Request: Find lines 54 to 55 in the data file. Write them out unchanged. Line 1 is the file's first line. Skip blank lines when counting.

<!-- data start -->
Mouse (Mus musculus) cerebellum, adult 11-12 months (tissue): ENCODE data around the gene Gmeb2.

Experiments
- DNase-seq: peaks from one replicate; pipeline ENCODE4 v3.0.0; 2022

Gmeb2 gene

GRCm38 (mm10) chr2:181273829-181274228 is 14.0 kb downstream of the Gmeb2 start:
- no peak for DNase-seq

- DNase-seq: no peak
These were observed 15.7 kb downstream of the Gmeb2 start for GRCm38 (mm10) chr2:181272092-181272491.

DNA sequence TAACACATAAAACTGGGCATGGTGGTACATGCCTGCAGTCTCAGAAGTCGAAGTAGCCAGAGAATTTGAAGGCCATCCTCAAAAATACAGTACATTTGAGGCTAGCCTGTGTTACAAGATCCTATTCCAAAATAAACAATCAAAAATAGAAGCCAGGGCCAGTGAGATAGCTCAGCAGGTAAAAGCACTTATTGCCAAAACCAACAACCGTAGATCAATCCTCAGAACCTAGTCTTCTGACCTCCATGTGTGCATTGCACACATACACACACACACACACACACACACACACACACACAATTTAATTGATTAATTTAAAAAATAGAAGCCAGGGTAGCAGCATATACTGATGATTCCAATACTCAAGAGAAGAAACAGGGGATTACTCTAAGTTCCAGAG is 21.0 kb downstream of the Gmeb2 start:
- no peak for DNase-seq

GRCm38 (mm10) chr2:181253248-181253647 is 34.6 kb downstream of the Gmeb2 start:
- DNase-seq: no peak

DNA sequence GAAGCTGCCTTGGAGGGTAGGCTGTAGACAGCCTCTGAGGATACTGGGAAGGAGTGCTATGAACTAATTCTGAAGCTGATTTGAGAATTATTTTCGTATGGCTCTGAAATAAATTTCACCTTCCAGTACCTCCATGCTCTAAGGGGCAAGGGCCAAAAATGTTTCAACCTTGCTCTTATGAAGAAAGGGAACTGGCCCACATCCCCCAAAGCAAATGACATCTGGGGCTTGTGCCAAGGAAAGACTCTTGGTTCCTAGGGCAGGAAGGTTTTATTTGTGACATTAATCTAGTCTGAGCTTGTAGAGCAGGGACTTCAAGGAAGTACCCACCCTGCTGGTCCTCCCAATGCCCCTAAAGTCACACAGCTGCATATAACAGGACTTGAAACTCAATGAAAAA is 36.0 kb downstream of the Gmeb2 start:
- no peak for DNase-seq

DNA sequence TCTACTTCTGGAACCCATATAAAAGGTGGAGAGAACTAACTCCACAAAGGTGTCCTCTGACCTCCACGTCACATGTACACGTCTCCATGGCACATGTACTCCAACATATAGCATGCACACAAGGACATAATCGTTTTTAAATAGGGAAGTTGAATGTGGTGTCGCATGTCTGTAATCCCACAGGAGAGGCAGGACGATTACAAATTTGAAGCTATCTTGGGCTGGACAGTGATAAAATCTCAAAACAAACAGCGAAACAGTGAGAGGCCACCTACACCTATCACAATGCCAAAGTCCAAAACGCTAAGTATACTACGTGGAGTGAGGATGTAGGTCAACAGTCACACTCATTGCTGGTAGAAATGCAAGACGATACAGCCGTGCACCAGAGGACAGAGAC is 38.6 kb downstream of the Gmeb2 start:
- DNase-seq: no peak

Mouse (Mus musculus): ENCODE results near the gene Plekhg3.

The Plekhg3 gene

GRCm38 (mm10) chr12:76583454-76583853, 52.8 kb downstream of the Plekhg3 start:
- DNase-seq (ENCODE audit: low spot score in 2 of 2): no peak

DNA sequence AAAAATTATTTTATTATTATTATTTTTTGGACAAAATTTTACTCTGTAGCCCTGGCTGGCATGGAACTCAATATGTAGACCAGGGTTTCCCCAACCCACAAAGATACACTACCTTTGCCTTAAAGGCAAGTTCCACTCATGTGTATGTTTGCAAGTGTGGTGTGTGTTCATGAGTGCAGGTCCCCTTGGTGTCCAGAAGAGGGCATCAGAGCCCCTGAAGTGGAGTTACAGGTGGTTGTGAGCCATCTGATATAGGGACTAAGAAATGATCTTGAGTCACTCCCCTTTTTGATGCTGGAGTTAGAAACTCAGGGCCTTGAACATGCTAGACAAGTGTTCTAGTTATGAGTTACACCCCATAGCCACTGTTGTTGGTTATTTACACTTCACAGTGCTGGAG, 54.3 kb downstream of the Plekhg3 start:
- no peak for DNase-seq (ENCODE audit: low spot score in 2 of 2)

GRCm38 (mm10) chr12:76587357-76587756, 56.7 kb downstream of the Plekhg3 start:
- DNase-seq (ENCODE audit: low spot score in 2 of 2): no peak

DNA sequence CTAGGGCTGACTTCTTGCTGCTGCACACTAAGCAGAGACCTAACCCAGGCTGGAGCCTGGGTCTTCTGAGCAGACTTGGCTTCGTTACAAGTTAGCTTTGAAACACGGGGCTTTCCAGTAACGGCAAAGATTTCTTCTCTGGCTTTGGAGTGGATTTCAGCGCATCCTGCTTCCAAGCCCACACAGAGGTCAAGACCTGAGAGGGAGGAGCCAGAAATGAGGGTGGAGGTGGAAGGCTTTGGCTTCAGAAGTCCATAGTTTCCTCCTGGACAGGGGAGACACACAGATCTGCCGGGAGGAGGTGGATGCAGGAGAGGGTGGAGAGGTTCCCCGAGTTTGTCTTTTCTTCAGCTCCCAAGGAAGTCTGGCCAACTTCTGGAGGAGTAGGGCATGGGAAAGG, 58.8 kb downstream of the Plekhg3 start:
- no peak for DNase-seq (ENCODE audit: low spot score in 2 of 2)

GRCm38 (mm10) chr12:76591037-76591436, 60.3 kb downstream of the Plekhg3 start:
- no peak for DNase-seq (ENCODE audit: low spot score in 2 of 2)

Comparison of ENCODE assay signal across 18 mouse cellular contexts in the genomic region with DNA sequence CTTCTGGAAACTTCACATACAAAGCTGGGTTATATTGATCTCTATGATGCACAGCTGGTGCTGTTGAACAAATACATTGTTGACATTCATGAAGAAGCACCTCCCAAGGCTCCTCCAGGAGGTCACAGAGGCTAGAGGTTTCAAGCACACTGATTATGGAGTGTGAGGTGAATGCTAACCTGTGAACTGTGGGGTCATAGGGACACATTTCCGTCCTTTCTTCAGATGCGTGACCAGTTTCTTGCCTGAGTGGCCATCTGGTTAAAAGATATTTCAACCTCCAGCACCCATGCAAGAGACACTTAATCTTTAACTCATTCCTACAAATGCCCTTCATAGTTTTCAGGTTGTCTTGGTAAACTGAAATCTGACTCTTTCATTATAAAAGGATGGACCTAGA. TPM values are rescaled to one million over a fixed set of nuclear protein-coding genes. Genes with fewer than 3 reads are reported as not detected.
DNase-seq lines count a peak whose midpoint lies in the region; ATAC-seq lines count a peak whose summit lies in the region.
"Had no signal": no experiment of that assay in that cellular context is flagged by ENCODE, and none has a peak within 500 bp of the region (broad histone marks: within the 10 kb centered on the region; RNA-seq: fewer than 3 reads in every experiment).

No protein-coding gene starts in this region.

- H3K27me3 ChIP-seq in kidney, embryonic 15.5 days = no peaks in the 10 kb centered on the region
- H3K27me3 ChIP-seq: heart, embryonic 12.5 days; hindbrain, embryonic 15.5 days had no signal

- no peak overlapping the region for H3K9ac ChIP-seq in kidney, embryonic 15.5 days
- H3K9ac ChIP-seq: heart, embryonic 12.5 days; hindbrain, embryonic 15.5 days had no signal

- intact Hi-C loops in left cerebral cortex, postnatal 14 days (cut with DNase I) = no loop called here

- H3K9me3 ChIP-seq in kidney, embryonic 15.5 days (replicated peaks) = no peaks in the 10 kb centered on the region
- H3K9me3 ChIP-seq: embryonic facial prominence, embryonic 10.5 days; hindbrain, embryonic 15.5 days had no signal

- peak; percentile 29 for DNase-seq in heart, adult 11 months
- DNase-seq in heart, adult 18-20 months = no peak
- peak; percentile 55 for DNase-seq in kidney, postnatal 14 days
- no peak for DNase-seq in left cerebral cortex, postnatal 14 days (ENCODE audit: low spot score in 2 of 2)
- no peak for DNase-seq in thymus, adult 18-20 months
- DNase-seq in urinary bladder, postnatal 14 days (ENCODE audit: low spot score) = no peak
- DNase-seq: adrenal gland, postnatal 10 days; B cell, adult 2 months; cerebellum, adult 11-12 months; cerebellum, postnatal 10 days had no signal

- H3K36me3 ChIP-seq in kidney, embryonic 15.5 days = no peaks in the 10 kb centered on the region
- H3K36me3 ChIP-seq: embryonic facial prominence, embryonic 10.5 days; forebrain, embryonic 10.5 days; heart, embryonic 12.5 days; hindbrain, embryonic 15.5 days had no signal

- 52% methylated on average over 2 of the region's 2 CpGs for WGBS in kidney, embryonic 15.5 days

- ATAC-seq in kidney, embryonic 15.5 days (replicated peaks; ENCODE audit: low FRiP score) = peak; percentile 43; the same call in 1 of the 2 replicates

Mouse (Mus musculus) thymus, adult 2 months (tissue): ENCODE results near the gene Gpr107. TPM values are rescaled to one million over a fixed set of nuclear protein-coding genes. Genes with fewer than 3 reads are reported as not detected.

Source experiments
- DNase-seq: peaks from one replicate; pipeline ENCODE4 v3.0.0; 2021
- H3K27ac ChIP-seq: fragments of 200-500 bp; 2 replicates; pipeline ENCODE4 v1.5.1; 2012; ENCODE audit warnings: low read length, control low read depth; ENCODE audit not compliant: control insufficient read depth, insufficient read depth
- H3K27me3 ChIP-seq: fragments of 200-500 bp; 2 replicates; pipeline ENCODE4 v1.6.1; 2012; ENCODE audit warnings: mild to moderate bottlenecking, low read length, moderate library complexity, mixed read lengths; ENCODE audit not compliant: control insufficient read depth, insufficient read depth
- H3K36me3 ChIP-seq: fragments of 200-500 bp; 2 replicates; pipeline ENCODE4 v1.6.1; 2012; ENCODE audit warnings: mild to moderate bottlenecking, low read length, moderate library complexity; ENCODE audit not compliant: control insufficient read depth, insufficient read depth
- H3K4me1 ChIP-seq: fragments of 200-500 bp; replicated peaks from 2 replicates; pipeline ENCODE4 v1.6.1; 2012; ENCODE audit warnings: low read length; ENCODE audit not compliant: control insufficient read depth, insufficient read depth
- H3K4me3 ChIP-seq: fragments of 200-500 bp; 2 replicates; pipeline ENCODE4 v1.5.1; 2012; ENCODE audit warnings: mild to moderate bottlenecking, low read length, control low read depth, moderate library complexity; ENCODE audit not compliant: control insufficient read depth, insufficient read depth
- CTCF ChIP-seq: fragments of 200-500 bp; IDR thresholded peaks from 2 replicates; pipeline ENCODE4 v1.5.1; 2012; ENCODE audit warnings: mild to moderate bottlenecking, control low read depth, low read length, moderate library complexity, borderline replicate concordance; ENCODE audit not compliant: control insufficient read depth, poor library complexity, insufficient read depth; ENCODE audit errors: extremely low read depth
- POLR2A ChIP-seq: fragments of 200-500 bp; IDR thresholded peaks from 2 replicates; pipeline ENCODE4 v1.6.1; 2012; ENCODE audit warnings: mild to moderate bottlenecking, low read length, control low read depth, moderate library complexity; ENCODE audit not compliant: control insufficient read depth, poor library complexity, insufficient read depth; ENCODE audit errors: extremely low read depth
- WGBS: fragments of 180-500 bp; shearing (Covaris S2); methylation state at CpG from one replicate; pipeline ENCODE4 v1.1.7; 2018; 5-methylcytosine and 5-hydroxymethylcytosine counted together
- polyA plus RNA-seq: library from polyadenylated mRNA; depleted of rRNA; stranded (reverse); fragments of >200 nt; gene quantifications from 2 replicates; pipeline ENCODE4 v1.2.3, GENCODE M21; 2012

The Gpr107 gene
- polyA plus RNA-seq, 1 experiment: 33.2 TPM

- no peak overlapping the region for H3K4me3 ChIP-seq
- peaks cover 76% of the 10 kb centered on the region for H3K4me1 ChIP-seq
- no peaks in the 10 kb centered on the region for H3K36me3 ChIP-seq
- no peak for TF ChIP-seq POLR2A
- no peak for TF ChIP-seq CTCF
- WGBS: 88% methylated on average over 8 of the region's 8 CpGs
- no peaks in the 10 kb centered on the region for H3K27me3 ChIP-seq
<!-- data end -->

- H3K27ac ChIP-seq: fragments of 200-500 bp; 2 replicates; pipeline ENCODE4 v1.5.1; 2012; ENCODE audit warnings: low read length, control low read depth; ENCODE audit not compliant: control insufficient read depth, insufficient read depth
- H3K27me3 ChIP-seq: fragments of 200-500 bp; 2 replicates; pipeline ENCODE4 v1.6.1; 2012; ENCODE audit warnings: mild to moderate bottlenecking, low read length, moderate library complexity, mixed read lengths; ENCODE audit not compliant: control insufficient read depth, insufficient read depth